AFT Research Preliminary Estimates of Additional Costs For Reopening
Before- and After-Care
Personal Protective Equipment
Cleaning and Health Supplies
Children’s Social and Emotional Needs
Additional Academic Supports to Students
This analysis is based on the best information available at the moment. It does not include some additional costs that we could not estimate, especially for facility retrofits. Such retrofits include no-touch faucets and doors, hand-washing stations, upgrades to ventilation systems, signage, and reconfiguration of classrooms and other spaces. We believe the cost of these would be another several billion but cannot make a more specific estimate.
Investment Needed for Stabilizing the System AND Reopening
The need to safely reopen comes as schools are making the largest budget cuts since at least the Great Depression. Already, more than 750,000 workers in local government public education have lost jobs as a result of the pandemic and the downturn. It is vital to stabilize the workforce and restore jobs as a prelude to making the additional investments to see that schools can safely reopen.
The HEROES Act would help states address these and other potential teacher and support staff job losses by supplying $57.9 billion directly to school districts to offset revenue losses and costs related to the pandemic. We estimate that this is enough money to save and restore 633,000 jobs in public schools nationally, in addition to paying for all the materials and supplies that these workers and their students would typically use.[xx]
K-12 Education Jobs Saved or Restored by the HEROES Act Stabilization Fund
Other Education Personnel
Given that we have already lost 750,000 jobs, that money is essential just to stabilize the system, but it is not enough to both stabilize the system and address the $116.5 billion needed to reopen schools safely.
[ii] AFT Research analysis of data from https://www.census.gov/programs-surveys/school-finances/newsroom/updates/fy-2018.html
[ix] For example, Los Angeles is expecting to have 16 students in classes that normally hold 30. https://edsource.org/2020/classes-outside-face-coverings-and-one-way-hallways-how-los-angeles-schools-may-reopen/632399
[x] Starting with the assumption that 53 percent of spending is for instructional staffing, and states had current expenditures of approximately $630 billion in 2018. Adjusting for inflation, we estimate a need of just short of $35 billion.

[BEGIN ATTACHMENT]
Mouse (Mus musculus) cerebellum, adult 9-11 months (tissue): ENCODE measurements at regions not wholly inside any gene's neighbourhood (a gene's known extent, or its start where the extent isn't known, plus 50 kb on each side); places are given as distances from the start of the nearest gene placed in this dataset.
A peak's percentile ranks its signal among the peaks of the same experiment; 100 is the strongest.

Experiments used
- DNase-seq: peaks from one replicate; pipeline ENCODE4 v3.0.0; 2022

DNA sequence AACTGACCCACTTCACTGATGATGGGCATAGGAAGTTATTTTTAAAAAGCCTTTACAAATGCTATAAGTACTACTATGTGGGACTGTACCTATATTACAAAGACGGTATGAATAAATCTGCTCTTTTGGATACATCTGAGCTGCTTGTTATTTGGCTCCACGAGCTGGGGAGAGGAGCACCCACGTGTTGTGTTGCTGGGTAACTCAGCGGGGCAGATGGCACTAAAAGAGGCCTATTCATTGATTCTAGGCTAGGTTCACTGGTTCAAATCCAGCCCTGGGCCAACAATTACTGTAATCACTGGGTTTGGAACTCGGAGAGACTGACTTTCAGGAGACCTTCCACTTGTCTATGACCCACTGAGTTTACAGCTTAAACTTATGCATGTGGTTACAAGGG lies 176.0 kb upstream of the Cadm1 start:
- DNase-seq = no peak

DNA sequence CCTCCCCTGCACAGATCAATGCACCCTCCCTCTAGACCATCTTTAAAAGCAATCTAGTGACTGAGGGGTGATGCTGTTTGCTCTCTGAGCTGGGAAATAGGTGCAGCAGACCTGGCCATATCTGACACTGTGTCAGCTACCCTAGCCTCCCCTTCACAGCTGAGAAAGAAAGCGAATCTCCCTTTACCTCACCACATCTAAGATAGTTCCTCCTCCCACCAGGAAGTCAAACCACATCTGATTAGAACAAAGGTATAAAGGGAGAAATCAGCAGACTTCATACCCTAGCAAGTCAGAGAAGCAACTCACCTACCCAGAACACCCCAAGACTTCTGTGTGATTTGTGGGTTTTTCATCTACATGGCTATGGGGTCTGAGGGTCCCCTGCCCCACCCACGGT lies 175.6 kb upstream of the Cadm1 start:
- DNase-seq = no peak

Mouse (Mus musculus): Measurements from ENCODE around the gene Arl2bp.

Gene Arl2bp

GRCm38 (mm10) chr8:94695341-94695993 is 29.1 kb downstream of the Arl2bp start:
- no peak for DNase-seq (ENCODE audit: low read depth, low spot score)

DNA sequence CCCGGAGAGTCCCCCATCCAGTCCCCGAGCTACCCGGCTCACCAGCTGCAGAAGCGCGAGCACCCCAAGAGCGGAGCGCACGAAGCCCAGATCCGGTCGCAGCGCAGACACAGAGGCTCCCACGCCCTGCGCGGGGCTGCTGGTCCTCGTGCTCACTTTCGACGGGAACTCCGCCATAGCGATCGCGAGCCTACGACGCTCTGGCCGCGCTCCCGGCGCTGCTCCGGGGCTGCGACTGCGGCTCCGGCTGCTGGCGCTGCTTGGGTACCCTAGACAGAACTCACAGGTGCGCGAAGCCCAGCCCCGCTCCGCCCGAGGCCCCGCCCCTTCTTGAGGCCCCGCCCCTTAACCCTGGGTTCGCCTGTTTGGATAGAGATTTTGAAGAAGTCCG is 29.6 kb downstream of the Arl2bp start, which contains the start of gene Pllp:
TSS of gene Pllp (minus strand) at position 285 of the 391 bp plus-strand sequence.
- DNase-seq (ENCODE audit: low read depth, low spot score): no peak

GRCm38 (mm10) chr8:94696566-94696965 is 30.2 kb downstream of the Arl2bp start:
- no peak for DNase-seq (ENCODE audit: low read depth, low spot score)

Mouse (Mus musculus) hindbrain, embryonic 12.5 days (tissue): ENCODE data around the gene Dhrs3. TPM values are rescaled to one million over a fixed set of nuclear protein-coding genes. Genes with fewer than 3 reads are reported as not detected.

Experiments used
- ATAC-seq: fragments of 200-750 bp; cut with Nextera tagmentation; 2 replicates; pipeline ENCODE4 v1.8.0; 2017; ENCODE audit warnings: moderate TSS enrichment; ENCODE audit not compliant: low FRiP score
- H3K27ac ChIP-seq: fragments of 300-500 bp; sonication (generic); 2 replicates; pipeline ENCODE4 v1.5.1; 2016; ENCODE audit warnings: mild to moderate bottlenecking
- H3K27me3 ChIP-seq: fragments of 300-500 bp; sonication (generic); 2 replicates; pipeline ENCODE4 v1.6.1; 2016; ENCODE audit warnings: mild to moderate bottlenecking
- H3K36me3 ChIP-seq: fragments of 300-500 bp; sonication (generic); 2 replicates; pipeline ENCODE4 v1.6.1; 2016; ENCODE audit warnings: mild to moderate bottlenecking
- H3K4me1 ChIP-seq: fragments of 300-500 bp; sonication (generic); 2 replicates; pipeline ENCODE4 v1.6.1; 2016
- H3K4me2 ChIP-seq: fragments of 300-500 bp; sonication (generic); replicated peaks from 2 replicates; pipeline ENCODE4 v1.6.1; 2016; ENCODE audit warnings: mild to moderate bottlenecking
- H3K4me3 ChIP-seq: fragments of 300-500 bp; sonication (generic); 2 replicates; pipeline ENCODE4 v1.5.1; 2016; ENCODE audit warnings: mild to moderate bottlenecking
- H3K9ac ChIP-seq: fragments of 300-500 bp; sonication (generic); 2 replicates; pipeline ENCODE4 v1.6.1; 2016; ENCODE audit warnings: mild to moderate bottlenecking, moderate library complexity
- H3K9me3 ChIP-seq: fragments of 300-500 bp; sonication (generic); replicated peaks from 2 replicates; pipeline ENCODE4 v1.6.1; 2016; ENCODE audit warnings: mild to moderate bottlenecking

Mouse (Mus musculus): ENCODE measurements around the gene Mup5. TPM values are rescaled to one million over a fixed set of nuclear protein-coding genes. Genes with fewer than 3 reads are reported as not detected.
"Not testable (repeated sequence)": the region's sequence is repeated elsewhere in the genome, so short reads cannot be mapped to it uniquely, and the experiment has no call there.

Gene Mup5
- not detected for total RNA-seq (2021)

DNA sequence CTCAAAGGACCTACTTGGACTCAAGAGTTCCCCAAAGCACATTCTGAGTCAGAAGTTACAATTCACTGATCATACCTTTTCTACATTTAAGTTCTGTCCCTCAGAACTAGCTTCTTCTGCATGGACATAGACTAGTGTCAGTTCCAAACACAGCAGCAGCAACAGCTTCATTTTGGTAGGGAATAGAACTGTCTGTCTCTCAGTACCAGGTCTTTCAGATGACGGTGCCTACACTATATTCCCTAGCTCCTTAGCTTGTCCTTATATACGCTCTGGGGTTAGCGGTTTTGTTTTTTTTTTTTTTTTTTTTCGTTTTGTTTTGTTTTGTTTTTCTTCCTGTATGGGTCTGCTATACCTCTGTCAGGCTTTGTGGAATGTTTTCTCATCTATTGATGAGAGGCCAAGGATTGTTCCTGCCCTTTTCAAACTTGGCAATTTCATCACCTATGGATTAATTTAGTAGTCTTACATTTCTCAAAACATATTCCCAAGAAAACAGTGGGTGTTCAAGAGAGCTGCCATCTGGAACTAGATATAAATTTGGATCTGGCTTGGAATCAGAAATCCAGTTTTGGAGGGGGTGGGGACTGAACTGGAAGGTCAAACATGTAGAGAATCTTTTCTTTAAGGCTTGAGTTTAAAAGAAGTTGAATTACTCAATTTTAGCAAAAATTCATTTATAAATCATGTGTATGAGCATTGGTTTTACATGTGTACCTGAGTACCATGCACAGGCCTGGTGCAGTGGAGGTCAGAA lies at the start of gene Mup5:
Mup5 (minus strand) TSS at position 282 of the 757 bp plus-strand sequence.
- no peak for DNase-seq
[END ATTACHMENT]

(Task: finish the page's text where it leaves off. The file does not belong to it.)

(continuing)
[xii] Enrollment numbers at https://nces.ed.gov/fastfacts/display.asp?id=372#:~:text=How%20many%20students%20will%20attend,the%20United%20States%20(source).&text=Of%20the%2050.8%20million%20public,1.4%20million%20will%20attend%20prekindergarten
[xiii] ASBO estimates that for an average school district, the cost of resuming before- and aftercare is $168,750. Its hypothetical district has 3,659 pupils, so the cost is $46 per pupil. Extrapolating to a national basis indicates a cost of $2.3 billion (see https://www.asbointl.org/asbo/media/documents/Resources/covid/COVID-19-Costs-to-Reopen-Schools.pdf?utm_source=PDF%20Link%20-%20Reopening%20Schools&utm_medium=Link&utm_campaign=Reopening%20Schools).
[xiv] Adjusted for inflation to 2020 dollars https://nces.ed.gov/programs/digest/d19/tables/dt19_236.30.asp?current=yes
[xvi] https://www.bls.gov/oes/current/oes372011.htm#st and https://www.centerforgreenschools.org/green-schools-are-better-planet
[xvii] See, for example, https://www.worthington.k12.oh.us/cms/lib/OH01001900/Centricity/Domain/38/Custodial%20Staffing.pdf
[xx] Our model uses preliminary data on the distribution of K-12 stabilization fund money by state. Then the task is to estimate how many jobs would be saved or restored by this funding in each state. We start with the same data point that the Learning Policy Institute uses in its estimations of teaching jobs lost at different levels of budget cuts: that 53 percent of funds are used for instructional salaries and benefits. Our second point is the ratio of teachers to teaching assistants within a given state, for which we use data from the Digest of Education Statistics. We use data on teacher and teaching aide salaries by state from the National Education Association’s rankings and estimates to calculate how many teacher and teacher assistant jobs would be saved or restored.
Again using the Digest of Education Statistics, we take the ratio of teaching and teaching assistant jobs to all jobs in public education (from crossing guards to school superintendents) and estimate a number of other jobs that would be saved or restored. For Nevada and Puerto Rico, the Digest did not provide detailed breakdowns on staffing. We substituted national ratios to make estimates in those two cases. Finally, we treat the job category of “Instructional Coordinator” as if it was a teacher job.